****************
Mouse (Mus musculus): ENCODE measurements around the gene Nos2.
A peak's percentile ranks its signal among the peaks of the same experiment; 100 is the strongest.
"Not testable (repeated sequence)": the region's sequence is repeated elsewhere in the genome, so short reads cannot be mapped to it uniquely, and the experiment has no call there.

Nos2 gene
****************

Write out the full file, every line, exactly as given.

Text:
Mouse (Mus musculus): ENCODE measurements around the gene Nos2.
A peak's percentile ranks its signal among the peaks of the same experiment; 100 is the strongest.
"Not testable (repeated sequence)": the region's sequence is repeated elsewhere in the genome, so short reads cannot be mapped to it uniquely, and the experiment has no call there.

Nos2 gene